Are you passionate about a topic, so much that you’d love to share your feelings with the world? Do you have a product or service to sell? Wouldn’t it be great if you could reach a large, targeted audience from the comfort of your own home? If you answered yes to these questions, hosting a webinar might be your solution
Webinars are virtual online events with a single person or a panel of experts hosting. These hosts share their knowledge about a topic they specialize in, allowing attendees to learn conveniently and cost-effectively. Webinars are usually 30 minutes to an hour long. Attendance at webinars has grown exponentially thanks to the remote work lifestyle brought on by the COVID pandemic. Webinars allow you to offer your audience immediate value. By providing value first, you can build relationships with an audience that lead to sales.
Traditionally, webinars have been popular with marketers, who use the format to generate leads. However, since people can use webinars for product launches and internal meetings, anyone would benefit from hosting.
But before you get too excited, it’s important to properly plan the webinar and its content, promote it, and make sure your audience will be engaged by it. Hosting the webinar means you’ll speak in front of people, so you’ll have to prepare a speech for your audience. You can’t simply appear on-screen and expect to wing it!
In this post, we’ll discuss everything you need to know about planning and hosting a webinar. We’ll cover planning the content, promoting the webinar (i.e., getting the word out about it), and engaging attendees during the show. We’ll even talk about ensuring success for future webinars. After all, you’ll want your audience to come back and even tell their friends about your wonderful webinar!
Planning Your Webinar
You can’t expect success if you don’t thoroughly plan the webinar. As Miguel de Cervantes, the author of Don Quixote, once said, “The man who is prepared has his battle half fought.” You’ll need to plan the topic, determine who your audience will be, and decide when and how you’ll host the webinar.
Choosing Your Topic
To choose an engaging topic, you must first know what the webinar’s purpose is. Do you want to educate others or sell a product or service? What are you passionate about that would benefit an audience? For example, the topic could be putting together an online dating profile. Or perhaps you’re a travel buff, and the topic could be what to pack for a two-week trip.
If you aim to sell a product or service, make sure you know about it and can sell it passionately. If you’re still stuck for ideas, consider that an audience would love webinars focusing on career advice or productivity hacks. Additionally, you can find out what topics are trending on social media. However, choosing a trending topic might not be the best idea, especially if it doesn’t resonate with you.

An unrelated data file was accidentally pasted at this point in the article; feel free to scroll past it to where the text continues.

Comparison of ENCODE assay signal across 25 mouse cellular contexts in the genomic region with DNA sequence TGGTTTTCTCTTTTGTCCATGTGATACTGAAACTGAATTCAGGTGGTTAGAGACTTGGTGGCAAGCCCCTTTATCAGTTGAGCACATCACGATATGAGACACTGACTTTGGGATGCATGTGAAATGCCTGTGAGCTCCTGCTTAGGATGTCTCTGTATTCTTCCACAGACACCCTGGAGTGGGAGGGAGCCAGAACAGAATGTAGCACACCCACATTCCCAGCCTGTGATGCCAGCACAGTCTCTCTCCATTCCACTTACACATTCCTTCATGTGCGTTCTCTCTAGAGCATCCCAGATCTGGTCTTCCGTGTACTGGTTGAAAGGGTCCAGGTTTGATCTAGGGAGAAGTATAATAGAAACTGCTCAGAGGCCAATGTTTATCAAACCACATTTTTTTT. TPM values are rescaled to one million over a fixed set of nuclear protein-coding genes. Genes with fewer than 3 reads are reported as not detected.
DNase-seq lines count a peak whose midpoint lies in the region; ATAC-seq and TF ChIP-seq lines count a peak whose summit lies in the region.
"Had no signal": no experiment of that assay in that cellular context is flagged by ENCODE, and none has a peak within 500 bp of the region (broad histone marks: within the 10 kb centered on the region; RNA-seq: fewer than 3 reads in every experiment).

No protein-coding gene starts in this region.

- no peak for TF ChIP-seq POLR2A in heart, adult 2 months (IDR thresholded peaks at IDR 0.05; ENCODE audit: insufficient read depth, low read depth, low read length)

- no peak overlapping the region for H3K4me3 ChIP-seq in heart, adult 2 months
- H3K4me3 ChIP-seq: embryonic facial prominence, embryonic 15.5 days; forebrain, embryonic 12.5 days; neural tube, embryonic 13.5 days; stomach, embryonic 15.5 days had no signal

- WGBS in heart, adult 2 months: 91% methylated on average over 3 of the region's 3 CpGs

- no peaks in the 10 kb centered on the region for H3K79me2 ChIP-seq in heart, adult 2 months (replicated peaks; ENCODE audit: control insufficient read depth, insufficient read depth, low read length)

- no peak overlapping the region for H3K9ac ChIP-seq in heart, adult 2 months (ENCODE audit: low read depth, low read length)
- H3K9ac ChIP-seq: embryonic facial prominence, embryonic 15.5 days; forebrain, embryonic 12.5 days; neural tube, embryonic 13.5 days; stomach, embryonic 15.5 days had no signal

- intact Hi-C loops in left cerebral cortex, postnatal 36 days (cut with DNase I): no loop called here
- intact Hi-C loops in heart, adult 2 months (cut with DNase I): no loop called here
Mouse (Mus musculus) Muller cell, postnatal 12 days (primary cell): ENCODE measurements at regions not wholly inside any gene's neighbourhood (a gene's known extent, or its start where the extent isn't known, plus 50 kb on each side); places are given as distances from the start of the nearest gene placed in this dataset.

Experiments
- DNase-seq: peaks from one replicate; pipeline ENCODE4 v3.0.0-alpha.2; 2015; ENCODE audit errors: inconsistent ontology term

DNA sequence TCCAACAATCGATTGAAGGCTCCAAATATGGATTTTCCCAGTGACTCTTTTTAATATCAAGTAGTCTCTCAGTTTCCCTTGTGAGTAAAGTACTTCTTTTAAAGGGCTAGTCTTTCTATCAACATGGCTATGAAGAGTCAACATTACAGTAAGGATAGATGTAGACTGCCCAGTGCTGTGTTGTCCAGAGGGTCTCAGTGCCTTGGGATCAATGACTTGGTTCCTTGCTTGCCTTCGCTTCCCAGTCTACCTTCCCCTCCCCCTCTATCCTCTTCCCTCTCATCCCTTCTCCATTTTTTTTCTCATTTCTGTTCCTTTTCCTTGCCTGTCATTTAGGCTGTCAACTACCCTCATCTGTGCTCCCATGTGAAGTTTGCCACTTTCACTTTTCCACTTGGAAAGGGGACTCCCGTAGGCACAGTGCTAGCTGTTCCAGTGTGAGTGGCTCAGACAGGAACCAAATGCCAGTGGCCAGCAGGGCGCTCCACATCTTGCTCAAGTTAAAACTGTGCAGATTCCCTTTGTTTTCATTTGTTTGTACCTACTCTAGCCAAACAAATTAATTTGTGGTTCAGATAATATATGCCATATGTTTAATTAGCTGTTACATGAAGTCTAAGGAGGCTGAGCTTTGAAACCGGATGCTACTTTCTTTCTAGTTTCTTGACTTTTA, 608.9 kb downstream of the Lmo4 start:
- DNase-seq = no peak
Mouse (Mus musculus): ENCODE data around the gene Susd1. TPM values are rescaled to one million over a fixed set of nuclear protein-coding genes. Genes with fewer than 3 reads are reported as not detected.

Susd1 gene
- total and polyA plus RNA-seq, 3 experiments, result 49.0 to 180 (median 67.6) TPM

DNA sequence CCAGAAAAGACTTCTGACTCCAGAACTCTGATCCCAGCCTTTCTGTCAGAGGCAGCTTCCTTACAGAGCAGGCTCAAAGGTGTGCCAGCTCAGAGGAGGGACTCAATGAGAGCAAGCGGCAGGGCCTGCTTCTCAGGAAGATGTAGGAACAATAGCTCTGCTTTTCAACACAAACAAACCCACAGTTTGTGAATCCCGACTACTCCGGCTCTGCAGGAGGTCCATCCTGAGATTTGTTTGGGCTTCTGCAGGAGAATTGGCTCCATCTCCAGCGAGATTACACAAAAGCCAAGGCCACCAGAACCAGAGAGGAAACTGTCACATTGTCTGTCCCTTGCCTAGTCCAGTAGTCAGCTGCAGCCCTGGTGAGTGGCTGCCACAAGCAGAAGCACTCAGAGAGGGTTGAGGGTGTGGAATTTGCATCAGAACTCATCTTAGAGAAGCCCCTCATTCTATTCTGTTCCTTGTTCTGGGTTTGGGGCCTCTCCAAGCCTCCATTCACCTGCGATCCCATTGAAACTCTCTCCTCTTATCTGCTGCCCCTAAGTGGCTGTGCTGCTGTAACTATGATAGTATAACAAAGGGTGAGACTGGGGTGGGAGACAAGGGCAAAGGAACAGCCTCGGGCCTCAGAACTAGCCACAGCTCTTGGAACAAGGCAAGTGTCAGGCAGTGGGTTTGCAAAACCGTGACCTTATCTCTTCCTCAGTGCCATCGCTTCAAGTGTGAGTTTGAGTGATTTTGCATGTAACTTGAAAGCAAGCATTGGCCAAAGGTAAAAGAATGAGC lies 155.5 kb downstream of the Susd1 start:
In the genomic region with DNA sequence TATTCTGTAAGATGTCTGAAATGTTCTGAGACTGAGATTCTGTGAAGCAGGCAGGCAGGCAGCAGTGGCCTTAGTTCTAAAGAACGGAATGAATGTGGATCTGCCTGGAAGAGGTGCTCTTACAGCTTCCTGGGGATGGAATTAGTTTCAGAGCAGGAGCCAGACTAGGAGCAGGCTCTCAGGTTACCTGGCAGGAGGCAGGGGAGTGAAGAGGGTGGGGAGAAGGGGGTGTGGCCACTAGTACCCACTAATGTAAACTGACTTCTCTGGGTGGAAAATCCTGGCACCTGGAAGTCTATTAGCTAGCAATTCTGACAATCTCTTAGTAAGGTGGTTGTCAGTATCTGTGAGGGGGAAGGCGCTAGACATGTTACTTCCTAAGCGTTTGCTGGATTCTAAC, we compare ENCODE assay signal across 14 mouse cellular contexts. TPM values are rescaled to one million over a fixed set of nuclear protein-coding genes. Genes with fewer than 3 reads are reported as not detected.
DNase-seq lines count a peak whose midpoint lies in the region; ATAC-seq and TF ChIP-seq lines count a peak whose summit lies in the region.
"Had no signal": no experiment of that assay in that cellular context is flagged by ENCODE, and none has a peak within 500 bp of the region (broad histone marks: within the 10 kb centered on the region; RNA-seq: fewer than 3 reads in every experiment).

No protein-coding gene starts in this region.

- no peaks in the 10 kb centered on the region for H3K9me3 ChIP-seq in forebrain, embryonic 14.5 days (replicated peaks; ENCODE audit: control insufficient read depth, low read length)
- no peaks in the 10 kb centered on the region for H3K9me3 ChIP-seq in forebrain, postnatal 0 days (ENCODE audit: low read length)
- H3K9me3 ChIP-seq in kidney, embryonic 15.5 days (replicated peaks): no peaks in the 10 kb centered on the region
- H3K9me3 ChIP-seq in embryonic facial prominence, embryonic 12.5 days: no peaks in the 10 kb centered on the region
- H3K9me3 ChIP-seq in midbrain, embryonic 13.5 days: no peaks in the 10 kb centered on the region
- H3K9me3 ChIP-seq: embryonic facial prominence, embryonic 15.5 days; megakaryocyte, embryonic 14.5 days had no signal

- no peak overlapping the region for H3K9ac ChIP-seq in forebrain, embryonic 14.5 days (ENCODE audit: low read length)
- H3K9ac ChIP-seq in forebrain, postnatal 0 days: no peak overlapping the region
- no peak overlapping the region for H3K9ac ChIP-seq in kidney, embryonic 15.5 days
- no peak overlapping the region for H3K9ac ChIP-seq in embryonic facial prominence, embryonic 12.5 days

Now that you’ve chosen a topic, you need to identify your target audience. What type of person would greatly benefit from your topic? If the topic is dating profiles, you’ll be targeting singles. If it’s travel hacks, you’ll be after travelers. What does your audience value? What do you know about their lifestyles? Are there common issues associated with your topic? You’ll need to identify specific demographics about your audience, such as age, gender, education, and geographical location. You’ll also need to know where to find your audience; social media can be a great starting point.
Choose the Right Platform
What platform will you use to host the webinar? Many platforms are available, but before you choose one, you need to answer these questions:
● What resources do you currently have?
● What’s your budget?
● How many attendees can the platform room hold?
● Does the webinar need to be live, on-demand, or both?
● Are support resources available?
Zoom might be your go-to platform; however, other ones worth considering include Webex, ClickMeeting, Demio, and Livestorm. Of course, it’s best to consider a platform with a free trial, and ClickMeeting has the best one. If you have experience with any of these platforms, we suggest using the one you know best.
Date and Time
The date and time of your webinar will depend on whether you have audiences in different time zones. We suggest having the webinar occur at either ten or eleven in the morning to appeal to various time zones while avoiding most commute or work times. If your audience is in one time zone, we recommend seven or eight in the evening. This way, your audience will be available after work or school.